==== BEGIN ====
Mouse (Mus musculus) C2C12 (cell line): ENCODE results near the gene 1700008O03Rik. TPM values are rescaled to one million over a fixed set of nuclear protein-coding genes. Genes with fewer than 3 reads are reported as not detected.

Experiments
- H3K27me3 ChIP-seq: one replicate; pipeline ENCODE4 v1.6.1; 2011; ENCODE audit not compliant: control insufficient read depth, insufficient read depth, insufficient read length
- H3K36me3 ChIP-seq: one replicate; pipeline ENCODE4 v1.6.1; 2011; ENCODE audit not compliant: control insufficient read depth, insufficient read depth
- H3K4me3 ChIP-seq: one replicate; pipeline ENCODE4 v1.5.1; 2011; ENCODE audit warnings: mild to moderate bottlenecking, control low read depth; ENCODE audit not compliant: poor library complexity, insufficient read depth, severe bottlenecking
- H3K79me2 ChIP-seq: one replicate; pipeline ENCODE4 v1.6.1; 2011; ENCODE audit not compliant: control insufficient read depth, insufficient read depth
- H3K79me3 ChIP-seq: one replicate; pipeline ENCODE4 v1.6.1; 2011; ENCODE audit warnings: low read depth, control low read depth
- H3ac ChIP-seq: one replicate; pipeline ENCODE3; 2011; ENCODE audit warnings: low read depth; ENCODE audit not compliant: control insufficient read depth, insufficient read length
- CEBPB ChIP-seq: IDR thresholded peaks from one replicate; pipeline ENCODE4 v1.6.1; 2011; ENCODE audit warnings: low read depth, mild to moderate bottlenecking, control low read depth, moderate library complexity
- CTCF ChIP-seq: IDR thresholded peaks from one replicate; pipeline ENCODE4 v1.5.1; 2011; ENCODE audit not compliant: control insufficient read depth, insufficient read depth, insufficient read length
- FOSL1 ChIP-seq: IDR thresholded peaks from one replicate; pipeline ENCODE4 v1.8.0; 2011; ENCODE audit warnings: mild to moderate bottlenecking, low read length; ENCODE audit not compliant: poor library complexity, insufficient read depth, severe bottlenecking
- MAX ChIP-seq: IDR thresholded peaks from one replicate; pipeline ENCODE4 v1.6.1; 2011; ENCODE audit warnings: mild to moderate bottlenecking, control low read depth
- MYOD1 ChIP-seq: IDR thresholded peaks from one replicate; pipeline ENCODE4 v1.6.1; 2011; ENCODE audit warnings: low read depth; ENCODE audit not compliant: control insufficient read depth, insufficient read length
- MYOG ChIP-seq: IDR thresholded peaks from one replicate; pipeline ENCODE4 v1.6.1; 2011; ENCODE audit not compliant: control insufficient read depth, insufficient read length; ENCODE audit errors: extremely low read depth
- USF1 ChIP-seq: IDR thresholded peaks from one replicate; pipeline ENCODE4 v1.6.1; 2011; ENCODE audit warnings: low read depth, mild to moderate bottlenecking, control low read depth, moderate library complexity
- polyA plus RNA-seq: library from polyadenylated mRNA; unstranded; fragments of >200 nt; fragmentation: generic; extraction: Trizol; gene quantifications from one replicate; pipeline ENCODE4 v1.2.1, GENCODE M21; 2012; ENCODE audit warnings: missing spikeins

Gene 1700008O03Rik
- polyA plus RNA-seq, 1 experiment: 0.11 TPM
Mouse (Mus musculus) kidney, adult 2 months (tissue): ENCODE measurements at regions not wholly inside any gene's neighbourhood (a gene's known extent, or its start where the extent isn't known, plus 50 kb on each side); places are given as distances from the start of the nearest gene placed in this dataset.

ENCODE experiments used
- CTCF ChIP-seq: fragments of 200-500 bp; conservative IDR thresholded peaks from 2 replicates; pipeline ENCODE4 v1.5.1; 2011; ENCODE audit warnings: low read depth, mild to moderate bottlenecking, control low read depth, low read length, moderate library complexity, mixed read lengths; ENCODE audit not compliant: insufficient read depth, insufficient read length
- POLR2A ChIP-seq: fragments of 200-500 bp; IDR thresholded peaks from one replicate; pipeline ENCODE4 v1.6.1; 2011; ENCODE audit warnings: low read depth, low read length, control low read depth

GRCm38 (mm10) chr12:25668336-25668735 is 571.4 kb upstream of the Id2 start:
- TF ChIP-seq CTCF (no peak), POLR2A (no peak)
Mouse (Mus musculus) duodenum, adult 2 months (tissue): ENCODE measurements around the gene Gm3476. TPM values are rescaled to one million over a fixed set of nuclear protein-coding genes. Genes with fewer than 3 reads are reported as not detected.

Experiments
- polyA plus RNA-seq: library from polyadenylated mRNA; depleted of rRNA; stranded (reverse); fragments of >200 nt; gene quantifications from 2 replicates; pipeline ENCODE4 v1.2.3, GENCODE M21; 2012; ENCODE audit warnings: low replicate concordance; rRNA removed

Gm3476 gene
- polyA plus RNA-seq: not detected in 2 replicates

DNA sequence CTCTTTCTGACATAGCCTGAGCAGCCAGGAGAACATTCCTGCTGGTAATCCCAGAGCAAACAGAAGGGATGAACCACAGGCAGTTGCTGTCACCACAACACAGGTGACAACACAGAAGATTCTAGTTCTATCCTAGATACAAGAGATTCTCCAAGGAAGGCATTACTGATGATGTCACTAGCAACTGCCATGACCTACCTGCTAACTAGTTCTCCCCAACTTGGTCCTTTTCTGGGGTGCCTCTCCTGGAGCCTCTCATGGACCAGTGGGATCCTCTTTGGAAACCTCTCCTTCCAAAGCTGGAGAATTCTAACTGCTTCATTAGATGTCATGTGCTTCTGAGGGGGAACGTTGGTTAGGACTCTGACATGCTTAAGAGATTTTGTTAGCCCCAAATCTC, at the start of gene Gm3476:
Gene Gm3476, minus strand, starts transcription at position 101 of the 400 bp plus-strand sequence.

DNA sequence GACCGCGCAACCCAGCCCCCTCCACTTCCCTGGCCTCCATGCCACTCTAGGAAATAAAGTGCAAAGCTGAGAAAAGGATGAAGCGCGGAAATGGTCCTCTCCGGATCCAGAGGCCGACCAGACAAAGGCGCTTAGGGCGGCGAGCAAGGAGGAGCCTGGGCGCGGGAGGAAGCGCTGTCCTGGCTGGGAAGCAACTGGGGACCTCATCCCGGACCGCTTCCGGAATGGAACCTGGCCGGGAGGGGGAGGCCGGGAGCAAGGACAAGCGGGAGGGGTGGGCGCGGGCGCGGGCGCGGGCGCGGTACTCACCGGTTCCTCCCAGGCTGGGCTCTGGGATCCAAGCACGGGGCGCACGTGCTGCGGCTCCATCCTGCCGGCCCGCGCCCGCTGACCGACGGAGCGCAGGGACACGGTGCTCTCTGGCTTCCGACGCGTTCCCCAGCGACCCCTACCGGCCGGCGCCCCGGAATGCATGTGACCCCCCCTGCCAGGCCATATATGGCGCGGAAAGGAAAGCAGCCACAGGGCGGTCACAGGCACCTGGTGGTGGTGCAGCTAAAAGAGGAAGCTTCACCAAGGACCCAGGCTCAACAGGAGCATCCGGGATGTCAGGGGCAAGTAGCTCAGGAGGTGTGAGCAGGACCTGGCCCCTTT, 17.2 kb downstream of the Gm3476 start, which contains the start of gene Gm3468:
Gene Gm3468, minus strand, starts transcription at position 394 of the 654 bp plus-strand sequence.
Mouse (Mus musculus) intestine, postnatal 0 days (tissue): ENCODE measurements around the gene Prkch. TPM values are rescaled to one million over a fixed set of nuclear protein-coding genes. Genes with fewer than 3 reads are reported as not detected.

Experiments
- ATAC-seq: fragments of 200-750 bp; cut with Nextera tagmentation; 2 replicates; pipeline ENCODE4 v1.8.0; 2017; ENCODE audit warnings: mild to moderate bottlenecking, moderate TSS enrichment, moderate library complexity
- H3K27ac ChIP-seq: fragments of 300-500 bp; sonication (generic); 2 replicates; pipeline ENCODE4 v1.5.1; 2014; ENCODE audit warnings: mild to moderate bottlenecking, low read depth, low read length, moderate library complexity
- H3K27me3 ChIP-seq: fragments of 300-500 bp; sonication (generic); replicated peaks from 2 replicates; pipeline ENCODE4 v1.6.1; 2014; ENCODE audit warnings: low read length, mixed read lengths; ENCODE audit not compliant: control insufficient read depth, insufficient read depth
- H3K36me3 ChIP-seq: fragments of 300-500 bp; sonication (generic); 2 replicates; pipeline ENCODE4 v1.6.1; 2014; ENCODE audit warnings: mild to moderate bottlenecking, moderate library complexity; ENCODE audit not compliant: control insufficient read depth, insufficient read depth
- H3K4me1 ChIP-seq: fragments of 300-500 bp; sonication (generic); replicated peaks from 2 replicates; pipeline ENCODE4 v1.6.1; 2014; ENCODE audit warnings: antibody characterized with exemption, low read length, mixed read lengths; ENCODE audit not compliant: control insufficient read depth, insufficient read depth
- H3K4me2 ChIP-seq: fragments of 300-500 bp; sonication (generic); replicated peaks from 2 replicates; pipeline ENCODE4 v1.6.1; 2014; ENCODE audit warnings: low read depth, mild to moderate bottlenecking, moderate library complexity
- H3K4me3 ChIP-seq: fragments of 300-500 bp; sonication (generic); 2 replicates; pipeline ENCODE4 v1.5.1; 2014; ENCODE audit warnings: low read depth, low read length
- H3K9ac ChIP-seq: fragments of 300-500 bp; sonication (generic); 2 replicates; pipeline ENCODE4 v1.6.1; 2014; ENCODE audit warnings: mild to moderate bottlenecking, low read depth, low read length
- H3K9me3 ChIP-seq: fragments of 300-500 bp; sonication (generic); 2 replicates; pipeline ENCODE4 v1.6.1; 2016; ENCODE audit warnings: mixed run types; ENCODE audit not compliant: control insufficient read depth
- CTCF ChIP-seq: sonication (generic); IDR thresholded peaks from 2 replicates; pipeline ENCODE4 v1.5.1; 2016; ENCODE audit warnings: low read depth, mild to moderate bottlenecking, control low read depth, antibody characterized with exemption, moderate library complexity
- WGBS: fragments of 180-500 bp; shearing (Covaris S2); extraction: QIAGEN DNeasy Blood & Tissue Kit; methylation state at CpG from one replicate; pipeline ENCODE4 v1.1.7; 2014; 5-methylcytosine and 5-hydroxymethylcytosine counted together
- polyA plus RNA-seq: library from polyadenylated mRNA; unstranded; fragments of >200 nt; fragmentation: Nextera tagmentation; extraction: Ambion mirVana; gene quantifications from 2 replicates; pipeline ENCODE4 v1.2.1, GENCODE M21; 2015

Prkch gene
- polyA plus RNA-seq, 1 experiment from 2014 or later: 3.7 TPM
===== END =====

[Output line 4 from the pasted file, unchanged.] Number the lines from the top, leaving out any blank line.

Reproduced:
- H3K36me3 ChIP-seq: one replicate; pipeline ENCODE4 v1.6.1; 2011; ENCODE audit not compliant: control insufficient read depth, insufficient read depth